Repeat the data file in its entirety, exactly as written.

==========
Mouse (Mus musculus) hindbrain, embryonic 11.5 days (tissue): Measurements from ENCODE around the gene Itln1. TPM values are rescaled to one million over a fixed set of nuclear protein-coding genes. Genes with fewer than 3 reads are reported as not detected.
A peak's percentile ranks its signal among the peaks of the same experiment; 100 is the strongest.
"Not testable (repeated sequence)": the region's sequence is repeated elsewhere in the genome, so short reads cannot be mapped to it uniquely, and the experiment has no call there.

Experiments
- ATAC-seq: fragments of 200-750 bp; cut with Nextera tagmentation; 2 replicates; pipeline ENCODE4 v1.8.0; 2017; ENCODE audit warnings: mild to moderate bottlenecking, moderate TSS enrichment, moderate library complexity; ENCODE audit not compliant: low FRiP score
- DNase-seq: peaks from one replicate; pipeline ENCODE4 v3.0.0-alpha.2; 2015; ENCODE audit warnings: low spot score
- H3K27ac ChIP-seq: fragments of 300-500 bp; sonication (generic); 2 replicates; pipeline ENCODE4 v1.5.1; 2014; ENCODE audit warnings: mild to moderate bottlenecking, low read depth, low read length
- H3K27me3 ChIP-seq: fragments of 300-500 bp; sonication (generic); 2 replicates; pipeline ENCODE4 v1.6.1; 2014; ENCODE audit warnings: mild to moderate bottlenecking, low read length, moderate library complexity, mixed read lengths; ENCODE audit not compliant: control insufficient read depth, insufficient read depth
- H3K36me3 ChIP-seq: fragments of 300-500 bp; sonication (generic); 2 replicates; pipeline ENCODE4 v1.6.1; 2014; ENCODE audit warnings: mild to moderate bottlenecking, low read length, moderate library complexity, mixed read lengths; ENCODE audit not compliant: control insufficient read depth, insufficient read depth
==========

Mouse (Mus musculus) hindbrain, embryonic 11.5 days (tissue): Measurements from ENCODE around the gene Itln1. TPM values are rescaled to one million over a fixed set of nuclear protein-coding genes. Genes with fewer than 3 reads are reported as not detected.
A peak's percentile ranks its signal among the peaks of the same experiment; 100 is the strongest.
"Not testable (repeated sequence)": the region's sequence is repeated elsewhere in the genome, so short reads cannot be mapped to it uniquely, and the experiment has no call there.

Experiments
- ATAC-seq: fragments of 200-750 bp; cut with Nextera tagmentation; 2 replicates; pipeline ENCODE4 v1.8.0; 2017; ENCODE audit warnings: mild to moderate bottlenecking, moderate TSS enrichment, moderate library complexity; ENCODE audit not compliant: low FRiP score
- DNase-seq: peaks from one replicate; pipeline ENCODE4 v3.0.0-alpha.2; 2015; ENCODE audit warnings: low spot score
- H3K27ac ChIP-seq: fragments of 300-500 bp; sonication (generic); 2 replicates; pipeline ENCODE4 v1.5.1; 2014; ENCODE audit warnings: mild to moderate bottlenecking, low read depth, low read length
- H3K27me3 ChIP-seq: fragments of 300-500 bp; sonication (generic); 2 replicates; pipeline ENCODE4 v1.6.1; 2014; ENCODE audit warnings: mild to moderate bottlenecking, low read length, moderate library complexity, mixed read lengths; ENCODE audit not compliant: control insufficient read depth, insufficient read depth
- H3K36me3 ChIP-seq: fragments of 300-500 bp; sonication (generic); 2 replicates; pipeline ENCODE4 v1.6.1; 2014; ENCODE audit warnings: mild to moderate bottlenecking, low read length, moderate library complexity, mixed read lengths; ENCODE audit not compliant: control insufficient read depth, insufficient read depth